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Jeffrey Phillips


Innovation Requires Learning, Relearning, and Unlearning

We rush to converge when we should take time to diverge

Published: Wednesday, March 14, 2018 - 12:02

There’s probably few activities that corporate folks enjoy less than corporate training. For most it’s guaranteed to be a slog, or a review of policies and procedures rarely used and important only to a specific team or set of circumstances. Most people assume they have enough knowledge to do the jobs they have, and they are often comfortable simply winging the rest. That’s why innovation often presents such an interesting challenge.

For the most part, people suspect that innovation is unusual and requires new insights and skills they don’t possess. And since they don’t possess those skills, they will avoid doing innovation work (from fear of failure), or will make innovation work align to existing programs and policies (which they know well). In response, many organizations turn to innovation training and innovation workshops.

I’m just back from leading a couple days of innovation training with a client, and the more we do this, the more convinced I am that:
1. Corporations can do a very good job innovating with the people they have.
2. Innovation training—learning the skills that make up a good innovation activity—isn’t difficult.
3. People will need to learn, relearn, and unlearn some things in order to achieve innovation success.


Most of us have spent the last 20 to 30 years learning to be efficient, to succeed at our first attempt. Our efforts are made with great care, incrementally, which doesn’t embrace innovation or disruption. We aren’t good at discovering new needs or experimenting with new ideas, and we need to learn some tools and methods to help us do a better job of finding unmet needs and creating interesting ideas. You can learn the tools to innovate, and the more you practice these tools and methods, the more creative and capable you’ll become. In this regard, innovation training is important but must be quickly followed up by putting the learning into practice.


When we teach innovation skills, a lot of them require getting back to basics. First is doing a good job defining an opportunity or problem to tackle, rather than simply solving the most obvious problems or symptoms. Next is taking the time to understand what customers actually want and need, rather than presenting your latest technologies. Third is having an open mind, creating and combining ideas. Like Robert Fulghum’s book, All I Really Needed to Know I Learned in Kindergarten (Random House, 25th anniversary edition, 2014), some innovation thinking is simply taking the time to contemplate and analyze a lot of ideas, using interaction methods and perspectives that you learned earlier in life and later abandoned. It’s also important to allow ideas to evolve and not judge them immediately—to build on and expand ideas and to provide the room for really crazy ideas to develop.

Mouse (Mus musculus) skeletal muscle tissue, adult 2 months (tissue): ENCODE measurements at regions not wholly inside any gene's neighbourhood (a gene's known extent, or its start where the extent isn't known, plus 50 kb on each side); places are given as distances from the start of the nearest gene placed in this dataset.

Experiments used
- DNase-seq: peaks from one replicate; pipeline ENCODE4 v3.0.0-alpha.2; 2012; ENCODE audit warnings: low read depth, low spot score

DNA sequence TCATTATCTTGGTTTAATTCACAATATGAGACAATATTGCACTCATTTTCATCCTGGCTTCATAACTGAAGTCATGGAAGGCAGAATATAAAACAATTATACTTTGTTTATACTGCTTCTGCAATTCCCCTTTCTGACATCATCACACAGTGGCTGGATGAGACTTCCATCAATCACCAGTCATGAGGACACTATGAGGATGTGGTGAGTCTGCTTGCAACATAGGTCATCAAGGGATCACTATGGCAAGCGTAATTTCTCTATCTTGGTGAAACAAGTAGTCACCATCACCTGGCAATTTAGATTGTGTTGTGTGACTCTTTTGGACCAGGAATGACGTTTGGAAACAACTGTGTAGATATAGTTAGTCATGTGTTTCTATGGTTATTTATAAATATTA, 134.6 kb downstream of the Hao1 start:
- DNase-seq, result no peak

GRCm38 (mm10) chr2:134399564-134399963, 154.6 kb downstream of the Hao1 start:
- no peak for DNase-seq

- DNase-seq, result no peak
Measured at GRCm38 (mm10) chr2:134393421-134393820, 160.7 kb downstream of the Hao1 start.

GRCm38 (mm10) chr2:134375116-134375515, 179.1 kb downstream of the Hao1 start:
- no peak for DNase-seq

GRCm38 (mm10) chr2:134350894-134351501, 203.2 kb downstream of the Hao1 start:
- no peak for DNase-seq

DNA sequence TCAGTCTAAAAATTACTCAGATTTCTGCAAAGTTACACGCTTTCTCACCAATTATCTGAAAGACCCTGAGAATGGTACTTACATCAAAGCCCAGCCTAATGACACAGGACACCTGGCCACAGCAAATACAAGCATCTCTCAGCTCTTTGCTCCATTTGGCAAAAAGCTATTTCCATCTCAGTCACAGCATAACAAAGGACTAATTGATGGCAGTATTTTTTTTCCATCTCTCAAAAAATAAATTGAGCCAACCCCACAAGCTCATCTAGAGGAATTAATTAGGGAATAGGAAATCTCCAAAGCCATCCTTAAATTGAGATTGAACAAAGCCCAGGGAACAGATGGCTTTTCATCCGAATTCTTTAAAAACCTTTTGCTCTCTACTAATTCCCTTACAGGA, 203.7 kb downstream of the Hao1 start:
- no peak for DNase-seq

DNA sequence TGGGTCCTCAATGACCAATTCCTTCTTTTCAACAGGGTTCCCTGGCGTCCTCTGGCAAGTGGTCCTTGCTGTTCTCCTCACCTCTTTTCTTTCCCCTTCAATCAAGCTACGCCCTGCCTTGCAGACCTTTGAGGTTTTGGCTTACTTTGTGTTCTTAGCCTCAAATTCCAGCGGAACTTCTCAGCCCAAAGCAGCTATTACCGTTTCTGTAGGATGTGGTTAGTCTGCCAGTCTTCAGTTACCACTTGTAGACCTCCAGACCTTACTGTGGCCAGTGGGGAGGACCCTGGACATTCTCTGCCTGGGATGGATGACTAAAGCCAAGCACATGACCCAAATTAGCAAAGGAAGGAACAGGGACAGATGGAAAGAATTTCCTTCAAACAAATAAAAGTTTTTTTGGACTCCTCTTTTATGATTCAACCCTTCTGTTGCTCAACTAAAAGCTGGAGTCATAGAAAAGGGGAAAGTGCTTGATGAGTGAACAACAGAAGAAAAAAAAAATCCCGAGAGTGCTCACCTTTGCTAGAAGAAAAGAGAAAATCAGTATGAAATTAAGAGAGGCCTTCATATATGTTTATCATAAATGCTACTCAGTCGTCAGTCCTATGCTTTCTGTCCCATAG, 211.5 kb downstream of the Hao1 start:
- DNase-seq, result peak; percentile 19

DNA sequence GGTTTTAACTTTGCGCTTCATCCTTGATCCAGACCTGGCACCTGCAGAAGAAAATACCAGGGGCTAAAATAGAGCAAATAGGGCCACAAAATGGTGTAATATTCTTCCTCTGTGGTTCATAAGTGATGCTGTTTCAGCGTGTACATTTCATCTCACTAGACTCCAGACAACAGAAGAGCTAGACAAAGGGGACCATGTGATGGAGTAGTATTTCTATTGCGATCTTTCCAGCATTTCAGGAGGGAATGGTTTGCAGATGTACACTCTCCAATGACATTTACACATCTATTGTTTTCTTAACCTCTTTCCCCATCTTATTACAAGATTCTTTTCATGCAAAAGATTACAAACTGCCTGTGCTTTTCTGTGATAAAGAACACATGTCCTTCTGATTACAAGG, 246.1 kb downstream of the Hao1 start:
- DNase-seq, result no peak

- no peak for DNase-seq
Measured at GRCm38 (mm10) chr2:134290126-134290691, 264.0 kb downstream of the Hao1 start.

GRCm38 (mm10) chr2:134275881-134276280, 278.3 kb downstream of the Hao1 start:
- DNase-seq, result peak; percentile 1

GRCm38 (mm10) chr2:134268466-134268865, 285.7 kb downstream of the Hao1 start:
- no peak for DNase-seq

“I use Cheer. I like the idea of a happy wash.”
Robert Fulghum, All I Really Need to Know I Learned in Kindergarten


There is some unlearning that’s required when people learn about innovation. For too long we’ve settled for success, lack of variation, and efficiency. This means we’ve curtailed exploration, discovery, and wonder. We approach problems as experts rather than as naive beginners, which shuts down a lot of good ideas and exploration. We rush to converge when we should take time to diverge. A lot of innovation seems almost counterintuitive, not because the tools and methods are difficult, but because they seem to conflict with how we operate our businesses today. To innovate successfully, we must sometimes take the opposite view, take on new perspectives, ask what would happen if industry norms were eliminated. We have to unlearn some of our assumptions and ask unusual questions.

The benefits of innovation training

Like us old guys who laughed off yoga, stretching, and warming up who are, later in life, coming to realize how important core strength and flexibility are in day-to-day life, you can get a lot out of innovation training and can become far more creative and innovative if you are willing to adopt some new tools and a new perspective or mindset. This is true for individuals, small teams, and ideally, for an entire corporate culture. You simply need to learn the tools and methods that work, relearn how to work together, and unlearn some of the things that seem so certain. Once you, your teams, or organization do that, you have the chance to be far more innovative.

First published July 2017, on the Innovate on Purpose blog.


About The Author

Jeffrey Phillips’s picture

Jeffrey Phillips

Jeffrey Phillips is the lead innovation consultant for OVO, which offers assessments, consulting, training and team definition, change management, innovation workshops, and idea generation space and services. Phillips has led innovation projects in the United States, Western Europe, South Africa, Latin American, Malaysia, Dubai, and Turkey. He has expertise in the entire “front end of innovation” with specific focus on trend spotting and scenario planning, obtaining customer insights, defining an innovation process, and open innovation. He’s the author of Relentless Innovation (McGraw-Hill, 2011), and 20 Mistakes Innovators Make (Amazon Digital Services, 2013), and co-author of OutManeuver: OutThink—Don’t OutSpend (Xlibris, 2016).